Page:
I’ve learned a lot about the War on Drugs, but this guy digs in deep. He even connects it to ridiculous 150-year-old policies that left me speechless. And when he casually gives a shoutout to an incredible book at 4:36, I knew I had to share this.
If you ask the question why are some drugs legal and others illegal. Why are cigarettes
and alcohol legal and pharmaceuticals in the middle and these other drugs — marijuana
and, you know, other ones illegal? You know, some people sort of inherently assume well
this must be because there was a thoughtful consideration of the relative risks of drugs
and, you know — but then that can't be because we know alcohol is more associated with violence
than almost any illegal drugs. And cigarettes are more addictive than any of the illegal
drugs. I mean, heroin addicts routinely say it's harder to quit cigarettes than it is
to quit heroin.
So, it's not as if there was ever any kind of National Academy of Science that a hundred
years ago decided that these drugs — these ones had to be illegal and those ones legal.
And it's not as if this is in the Bible or in the Code of Hammurabi. I mean, nobody was
making legal distinctions among many of these drugs back in — until the twentieth century
So if you ask how and why this distinction got made, what you realize when you look at
the history is it has almost nothing to do with the relative risks of these drugs and
almost everything to do with who used and who was perceived to use these drugs, right.
So there's — you know, back in the 1870s when the majority of opiate consumers were
middle aged white women, you know — throughout the country using them for their aches and
pains and for their, you know, the time of the month and menopause and there was no aspirin.
There was no penicillin. You know, lots of diarrhea because of bad sanitation and nothing
stops you up like opiates. I mean, millions — many more — a much higher percentage of
the population back then used opiates than now.
But nobody thought about criminalizing it because nobody wanted to put, you know, auntie
or grandma behind bars, right. But then when the Chinese started coming to the country
in large numbers in the 1870s and 80s and, you know, working on the railroads and working
in the mines and working in factories and, you know — and then going back home at the
end of the night to smoke up a little opium the way they did in the old country. The same
way White people were having a couple of whiskeys in the evening.
And that's when you got the first opium prohibition laws. In Nevada, in California in the 1870s
and 80s directed at the Chinese minorities. It was all about the fear — what would those
Chinamen with their opium do to our precious women. You know, addicting them and seducing
them and turning them into sex slaves and all this sort of stuff.
The first anti-cocaine laws were in the South in the early part of the twentieth century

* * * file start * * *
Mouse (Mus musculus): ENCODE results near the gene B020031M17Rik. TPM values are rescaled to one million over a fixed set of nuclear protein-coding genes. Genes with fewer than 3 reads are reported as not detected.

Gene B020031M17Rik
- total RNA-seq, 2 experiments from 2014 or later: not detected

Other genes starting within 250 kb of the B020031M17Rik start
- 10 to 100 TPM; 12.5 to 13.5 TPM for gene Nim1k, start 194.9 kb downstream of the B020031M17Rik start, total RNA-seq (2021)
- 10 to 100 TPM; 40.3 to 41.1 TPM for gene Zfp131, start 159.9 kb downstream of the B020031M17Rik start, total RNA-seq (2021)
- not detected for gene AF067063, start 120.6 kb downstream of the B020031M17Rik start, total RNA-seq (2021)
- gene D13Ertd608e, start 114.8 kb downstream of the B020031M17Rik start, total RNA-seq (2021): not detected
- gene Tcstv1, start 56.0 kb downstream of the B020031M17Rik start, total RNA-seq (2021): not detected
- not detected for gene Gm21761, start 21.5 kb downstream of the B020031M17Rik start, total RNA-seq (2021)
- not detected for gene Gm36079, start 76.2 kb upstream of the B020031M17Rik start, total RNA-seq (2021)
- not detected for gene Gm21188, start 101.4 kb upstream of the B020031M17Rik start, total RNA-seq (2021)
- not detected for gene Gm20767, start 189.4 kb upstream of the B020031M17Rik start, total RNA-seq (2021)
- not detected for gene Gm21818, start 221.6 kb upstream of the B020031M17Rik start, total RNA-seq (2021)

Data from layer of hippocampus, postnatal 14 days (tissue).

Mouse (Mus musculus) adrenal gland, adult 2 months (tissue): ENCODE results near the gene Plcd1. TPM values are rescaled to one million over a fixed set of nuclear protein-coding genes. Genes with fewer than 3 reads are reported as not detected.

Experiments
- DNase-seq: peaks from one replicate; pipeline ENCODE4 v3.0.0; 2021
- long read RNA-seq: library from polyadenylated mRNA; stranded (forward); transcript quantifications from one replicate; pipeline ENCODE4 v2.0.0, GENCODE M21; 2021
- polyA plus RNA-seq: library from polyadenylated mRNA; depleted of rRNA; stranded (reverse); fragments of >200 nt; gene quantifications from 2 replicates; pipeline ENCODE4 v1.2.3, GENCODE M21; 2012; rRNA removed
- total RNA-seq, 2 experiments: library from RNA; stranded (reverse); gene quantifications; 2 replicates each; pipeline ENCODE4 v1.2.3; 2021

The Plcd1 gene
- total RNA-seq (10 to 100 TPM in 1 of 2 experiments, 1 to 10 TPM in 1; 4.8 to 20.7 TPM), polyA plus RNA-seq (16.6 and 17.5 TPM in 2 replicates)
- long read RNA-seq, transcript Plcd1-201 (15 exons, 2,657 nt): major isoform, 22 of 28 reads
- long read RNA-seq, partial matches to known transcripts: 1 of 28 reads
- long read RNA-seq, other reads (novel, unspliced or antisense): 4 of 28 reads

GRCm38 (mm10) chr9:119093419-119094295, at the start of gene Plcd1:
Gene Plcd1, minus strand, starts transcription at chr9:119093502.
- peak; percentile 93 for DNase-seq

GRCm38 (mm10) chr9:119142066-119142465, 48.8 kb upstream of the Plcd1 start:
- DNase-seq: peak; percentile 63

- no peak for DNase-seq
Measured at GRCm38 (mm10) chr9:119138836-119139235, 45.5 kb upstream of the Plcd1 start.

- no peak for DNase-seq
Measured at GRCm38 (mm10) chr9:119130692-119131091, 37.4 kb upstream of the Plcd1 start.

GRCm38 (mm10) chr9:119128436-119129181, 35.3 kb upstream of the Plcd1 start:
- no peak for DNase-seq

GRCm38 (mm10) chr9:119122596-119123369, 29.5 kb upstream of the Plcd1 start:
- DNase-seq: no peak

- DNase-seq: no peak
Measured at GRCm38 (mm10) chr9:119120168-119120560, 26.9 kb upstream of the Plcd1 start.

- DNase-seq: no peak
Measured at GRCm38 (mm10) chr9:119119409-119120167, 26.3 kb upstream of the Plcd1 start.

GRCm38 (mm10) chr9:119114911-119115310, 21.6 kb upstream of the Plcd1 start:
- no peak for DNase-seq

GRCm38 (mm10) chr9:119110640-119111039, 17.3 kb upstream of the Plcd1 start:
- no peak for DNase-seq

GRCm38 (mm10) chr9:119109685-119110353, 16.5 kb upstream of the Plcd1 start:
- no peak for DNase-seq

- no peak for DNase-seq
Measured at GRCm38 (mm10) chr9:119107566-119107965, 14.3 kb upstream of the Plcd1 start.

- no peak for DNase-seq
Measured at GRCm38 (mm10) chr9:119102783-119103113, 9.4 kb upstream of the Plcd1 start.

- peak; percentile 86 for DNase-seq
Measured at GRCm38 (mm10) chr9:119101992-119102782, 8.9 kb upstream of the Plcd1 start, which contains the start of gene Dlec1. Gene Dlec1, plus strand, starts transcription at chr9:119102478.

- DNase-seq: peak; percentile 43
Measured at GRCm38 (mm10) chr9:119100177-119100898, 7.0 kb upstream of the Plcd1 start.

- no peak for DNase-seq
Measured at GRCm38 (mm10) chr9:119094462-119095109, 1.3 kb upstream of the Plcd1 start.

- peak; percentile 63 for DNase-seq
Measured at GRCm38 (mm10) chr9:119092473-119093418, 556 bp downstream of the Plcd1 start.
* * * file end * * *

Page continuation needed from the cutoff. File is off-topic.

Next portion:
directed at black men working on the docks and the fear. You know, what would happen
to those black men when they took that white powder up their black noses and forgot their
proper place in society. You know, going out — the first time anybody ever said that,
you know, the cops needed a 38 would not bring down a Negro crazed on cocaine. You needed
I mean, the New York Times, the paper of record, reporting this stuff as fact back in those
days. That's when you got the first cocaine prohibition laws. The first marijuana prohibition
laws were in the Midwest and the Southwest directed at Mexican migrants, Mexican Americans
taking the good jobs from the good white people. Going back home to their communities, smoking
a little of that funny smoking, you know, marijuana, reefer cigarette. And once again
the fear, what would this minority do to our precious women and children.
So, I mean, it's always been about that. I mean even alcohol prohibition was to some
extent a broader conflict between the white white Americans and the not so white white
Americans, right. The white white Americans coming from northern and western Europe in
the eighteenth, early nineteenth century with all of their stuff. And then the not so white
white Americans coming from southern Europe and eastern Europe in the late nineteenth
and early twentieth century bringing with them their beer and their vino and, you know,
their schlivowitz, right. I mean, it was all about that type of conflict.
And it wasn't as if the white white Americans weren't also consuming. It's just many of
them knew that when you criminalize a vice that is engaged in by a huge minority of the
population and you leave it inevitably to the discretion of law enforcement as to how
to enforce those laws, those laws are not typically gonna be enforced against the whiter
and wealthier and more affluent or middle class members of society.
Inevitably those laws will be disproportionately enforced against the poor and younger and
darker skinned members of society. So to some very good extent that's really what the war
on drugs has been about. When people talk about it as the new Jim Crow in this wonderful
book by Michelle Alexander with that title, it's about understanding that, you know, the
war on drugs is not just about race and it's not just about targeting black and brown young
people because, God knows, I mean, millions of white people have been swept up in the
war on drugs as well.
But it is disproportionately and overwhelmingly about that from its origins to its enforcement
to who gets victimized today.